Downton Abbey-makers ITV have created a typographical treat for its latest ident for UK television. We speak to its creator, Craig Ward.
In the UK, ITV drama has made something of an impact on the British public - with the likes of Downton Abbey being a particular hit. With a season of 'unmissable' drama on its way, ITV Creative was looking for a simple, yet effective ident. It turned to renowned typographer Craig Ward. "The brief came about very simply after ITV Creative approached my UK agent - Blink Art - about the possibility of me working on some idents for them," recalls Ward. "I was into it off the bat because I’m trying to do more motion work right now, and this was pretty high profile so I wanted to make it happen."
Ward explains that the brief was to develop a typographic treatment of the text 'Drama lives on ITV' with a view to creating something that could live in three dimensions, and be filmed so as to create a series of vignettes, interstitials and ad bumpers for broadcast.
"It had to be simple as it was something that was going to live both on TV and at much smaller sizes online," he says. "We went through a number of rounds of design and concept stages to arrive at the type treatment. I should say up-front that ITV Creative were kind of a dream to work with, and the whole process was very fluid."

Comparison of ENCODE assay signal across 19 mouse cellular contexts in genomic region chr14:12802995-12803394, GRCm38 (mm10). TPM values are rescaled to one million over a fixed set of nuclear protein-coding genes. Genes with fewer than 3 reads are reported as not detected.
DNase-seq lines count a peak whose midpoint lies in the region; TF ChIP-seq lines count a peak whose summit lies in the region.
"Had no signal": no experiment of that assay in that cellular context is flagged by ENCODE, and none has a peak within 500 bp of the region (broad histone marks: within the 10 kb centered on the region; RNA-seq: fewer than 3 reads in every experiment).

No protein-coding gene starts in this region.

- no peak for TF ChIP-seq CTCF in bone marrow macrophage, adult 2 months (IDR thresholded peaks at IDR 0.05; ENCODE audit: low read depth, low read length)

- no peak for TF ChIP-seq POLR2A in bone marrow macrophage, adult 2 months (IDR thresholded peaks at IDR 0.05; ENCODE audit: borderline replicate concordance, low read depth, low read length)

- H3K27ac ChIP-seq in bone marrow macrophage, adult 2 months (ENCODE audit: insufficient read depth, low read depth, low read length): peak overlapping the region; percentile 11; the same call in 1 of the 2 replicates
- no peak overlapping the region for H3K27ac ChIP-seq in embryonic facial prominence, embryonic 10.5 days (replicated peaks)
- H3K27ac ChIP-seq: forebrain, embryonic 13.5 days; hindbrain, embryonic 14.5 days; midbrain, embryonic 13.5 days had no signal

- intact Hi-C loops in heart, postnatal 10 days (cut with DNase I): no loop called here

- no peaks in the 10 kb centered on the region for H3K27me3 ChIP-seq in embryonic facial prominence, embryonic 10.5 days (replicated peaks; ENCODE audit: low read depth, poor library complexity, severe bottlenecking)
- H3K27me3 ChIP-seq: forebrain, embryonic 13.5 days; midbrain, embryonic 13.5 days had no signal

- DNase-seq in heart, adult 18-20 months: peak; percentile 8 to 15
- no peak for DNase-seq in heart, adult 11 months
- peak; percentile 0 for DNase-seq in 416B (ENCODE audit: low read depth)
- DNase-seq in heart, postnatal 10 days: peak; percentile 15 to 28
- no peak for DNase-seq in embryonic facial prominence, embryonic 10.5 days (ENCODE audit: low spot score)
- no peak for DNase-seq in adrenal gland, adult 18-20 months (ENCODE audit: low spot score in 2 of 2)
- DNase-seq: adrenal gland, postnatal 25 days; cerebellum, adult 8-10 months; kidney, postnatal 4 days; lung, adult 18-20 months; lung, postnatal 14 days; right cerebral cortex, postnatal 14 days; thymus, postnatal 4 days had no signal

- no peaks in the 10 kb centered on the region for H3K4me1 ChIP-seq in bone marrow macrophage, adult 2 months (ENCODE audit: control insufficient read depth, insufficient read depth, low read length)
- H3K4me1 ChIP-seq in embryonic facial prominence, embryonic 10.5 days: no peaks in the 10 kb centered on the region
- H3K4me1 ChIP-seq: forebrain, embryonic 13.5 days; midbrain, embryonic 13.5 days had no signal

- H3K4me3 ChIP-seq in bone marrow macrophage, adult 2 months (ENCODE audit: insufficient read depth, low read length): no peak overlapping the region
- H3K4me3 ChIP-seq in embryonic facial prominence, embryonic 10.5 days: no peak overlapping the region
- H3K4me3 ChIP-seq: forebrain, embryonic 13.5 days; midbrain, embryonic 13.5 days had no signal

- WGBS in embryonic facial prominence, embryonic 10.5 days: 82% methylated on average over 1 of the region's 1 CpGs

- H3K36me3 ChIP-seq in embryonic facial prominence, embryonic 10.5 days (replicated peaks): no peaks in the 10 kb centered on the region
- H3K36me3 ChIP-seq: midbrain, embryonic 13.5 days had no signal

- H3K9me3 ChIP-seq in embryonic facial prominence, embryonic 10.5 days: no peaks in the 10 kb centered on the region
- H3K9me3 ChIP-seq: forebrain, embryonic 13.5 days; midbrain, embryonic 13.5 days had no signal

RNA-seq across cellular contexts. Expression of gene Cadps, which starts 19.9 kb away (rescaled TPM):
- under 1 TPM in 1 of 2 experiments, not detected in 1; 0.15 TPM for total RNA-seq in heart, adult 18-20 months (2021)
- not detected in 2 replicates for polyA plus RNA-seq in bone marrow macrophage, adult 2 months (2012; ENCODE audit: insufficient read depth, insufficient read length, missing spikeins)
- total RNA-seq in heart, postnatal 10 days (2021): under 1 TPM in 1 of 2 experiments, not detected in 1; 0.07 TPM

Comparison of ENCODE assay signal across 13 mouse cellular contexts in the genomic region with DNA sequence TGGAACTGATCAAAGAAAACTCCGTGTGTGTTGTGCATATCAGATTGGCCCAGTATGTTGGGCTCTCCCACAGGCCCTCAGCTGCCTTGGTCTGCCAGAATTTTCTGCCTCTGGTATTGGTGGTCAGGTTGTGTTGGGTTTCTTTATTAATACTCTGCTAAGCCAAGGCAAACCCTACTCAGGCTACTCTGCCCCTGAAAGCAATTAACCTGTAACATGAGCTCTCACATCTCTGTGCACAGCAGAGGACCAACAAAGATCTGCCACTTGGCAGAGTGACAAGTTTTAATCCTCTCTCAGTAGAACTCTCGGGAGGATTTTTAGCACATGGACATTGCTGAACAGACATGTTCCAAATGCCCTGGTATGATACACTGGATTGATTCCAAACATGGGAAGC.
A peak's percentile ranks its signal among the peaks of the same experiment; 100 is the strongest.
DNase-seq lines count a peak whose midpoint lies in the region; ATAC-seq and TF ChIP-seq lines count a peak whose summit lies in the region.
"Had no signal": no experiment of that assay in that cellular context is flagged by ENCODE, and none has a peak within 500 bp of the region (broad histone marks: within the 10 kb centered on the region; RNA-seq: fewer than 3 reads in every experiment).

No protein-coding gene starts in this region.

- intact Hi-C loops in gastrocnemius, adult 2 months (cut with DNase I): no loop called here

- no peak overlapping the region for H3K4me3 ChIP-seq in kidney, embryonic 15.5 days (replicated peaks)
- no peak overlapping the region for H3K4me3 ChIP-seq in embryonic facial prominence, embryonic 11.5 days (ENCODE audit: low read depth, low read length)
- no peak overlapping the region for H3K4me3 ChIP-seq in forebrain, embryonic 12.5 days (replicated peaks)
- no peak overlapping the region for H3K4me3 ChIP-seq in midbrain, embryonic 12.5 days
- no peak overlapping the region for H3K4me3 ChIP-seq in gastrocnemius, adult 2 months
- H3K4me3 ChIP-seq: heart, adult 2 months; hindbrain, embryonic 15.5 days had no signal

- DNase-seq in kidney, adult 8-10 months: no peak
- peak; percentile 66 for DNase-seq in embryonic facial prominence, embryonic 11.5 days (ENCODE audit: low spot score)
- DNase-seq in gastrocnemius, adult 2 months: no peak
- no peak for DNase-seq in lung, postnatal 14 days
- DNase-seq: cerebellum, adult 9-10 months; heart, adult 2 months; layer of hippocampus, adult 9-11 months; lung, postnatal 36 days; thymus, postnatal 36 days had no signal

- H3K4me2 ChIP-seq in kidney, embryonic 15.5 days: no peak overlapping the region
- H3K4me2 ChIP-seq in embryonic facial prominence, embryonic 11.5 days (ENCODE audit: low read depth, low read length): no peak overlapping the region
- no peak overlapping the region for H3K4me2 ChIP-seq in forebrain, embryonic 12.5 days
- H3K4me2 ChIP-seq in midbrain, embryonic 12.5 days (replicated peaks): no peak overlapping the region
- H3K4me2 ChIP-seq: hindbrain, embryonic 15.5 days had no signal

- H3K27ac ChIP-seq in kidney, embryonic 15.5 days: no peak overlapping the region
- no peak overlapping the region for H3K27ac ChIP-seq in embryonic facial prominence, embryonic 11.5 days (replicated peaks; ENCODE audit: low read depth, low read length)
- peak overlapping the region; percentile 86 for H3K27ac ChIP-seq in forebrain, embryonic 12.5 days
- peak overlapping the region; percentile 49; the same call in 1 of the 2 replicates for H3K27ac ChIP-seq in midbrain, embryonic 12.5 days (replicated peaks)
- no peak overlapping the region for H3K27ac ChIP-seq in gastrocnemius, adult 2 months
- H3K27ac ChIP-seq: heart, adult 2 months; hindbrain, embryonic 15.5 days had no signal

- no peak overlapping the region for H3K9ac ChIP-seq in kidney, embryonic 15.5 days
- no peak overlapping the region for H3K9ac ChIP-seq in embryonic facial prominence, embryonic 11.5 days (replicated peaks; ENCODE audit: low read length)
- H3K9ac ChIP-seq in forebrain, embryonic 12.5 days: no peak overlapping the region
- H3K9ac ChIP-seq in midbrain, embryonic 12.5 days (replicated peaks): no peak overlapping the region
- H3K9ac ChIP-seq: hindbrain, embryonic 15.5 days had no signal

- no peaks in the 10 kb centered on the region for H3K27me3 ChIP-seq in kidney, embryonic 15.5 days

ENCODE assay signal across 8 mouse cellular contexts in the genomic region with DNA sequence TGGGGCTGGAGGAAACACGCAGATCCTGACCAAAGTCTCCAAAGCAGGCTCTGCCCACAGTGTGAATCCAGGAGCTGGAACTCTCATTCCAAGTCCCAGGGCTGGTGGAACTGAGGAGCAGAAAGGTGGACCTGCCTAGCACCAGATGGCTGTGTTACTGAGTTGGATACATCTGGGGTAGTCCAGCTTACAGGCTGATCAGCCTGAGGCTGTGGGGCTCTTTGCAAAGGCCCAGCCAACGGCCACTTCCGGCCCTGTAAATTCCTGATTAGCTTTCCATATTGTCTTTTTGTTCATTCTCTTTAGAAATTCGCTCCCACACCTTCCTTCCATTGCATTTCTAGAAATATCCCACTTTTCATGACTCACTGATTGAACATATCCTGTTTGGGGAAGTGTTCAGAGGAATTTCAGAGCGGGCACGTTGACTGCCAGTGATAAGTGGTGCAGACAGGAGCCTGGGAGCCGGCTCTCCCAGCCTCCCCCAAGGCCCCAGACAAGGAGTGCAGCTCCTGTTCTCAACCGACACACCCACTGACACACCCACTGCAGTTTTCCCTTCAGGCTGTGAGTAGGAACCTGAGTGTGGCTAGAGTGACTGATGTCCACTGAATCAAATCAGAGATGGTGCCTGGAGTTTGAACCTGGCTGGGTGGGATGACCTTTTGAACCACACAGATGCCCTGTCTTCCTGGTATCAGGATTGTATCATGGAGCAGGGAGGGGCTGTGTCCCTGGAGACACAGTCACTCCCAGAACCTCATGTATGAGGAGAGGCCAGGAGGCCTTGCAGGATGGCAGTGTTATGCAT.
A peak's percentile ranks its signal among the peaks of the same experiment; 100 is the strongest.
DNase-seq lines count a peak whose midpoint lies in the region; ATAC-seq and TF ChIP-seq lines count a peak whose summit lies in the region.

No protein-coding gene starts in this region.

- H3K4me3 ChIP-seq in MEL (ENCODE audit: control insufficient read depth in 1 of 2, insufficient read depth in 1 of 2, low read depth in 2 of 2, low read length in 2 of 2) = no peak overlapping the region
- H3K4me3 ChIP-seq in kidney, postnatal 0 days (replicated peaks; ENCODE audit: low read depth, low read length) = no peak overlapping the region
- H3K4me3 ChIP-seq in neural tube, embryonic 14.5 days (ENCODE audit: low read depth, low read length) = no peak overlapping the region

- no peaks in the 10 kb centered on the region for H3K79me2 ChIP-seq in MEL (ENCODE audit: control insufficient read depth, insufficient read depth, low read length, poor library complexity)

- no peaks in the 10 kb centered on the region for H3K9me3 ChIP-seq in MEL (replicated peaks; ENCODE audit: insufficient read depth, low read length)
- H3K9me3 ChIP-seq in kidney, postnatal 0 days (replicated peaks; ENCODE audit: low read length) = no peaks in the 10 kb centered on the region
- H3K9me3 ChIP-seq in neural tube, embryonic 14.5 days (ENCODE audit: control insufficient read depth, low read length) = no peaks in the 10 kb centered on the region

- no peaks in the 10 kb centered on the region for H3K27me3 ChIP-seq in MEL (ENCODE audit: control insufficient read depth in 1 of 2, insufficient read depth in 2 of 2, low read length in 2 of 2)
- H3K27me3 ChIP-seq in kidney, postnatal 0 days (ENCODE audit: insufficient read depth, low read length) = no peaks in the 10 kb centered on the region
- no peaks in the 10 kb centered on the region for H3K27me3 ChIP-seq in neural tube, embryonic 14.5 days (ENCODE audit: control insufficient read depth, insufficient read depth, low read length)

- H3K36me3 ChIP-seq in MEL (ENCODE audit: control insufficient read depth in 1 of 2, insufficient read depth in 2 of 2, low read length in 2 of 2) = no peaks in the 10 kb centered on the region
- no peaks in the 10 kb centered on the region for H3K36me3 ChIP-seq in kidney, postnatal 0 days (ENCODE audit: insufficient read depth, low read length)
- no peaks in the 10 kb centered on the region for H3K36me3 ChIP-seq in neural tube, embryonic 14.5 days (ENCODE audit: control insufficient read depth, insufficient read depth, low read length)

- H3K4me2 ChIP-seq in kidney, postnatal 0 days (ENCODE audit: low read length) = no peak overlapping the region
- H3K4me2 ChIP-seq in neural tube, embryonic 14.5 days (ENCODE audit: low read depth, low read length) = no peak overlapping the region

Watch this! ITV's dramatic new ident:
Remarking on how the idea was conceptualised, Ward explains: "The idea of 'drama' always makes me think of black-and-white films, and long shadows like in Hitchcock - so I suggested we try and create something simple and tonal using just light and shadows to define the type. My first visuals were created using Cinema 4D - and crikey, it would have been so much easier to just do it in that software.
"But, the brief was always to create something for real and I really respect that, so I had the type laser-cut from wood, and we built a 16:9 ratio set at 8x5 foot and painted it all white at my studio here in New York. It’s cool because it’s not perfect, and it would have been if I’d rendered it in C4D. It’s the grit in the oyster that gives it character."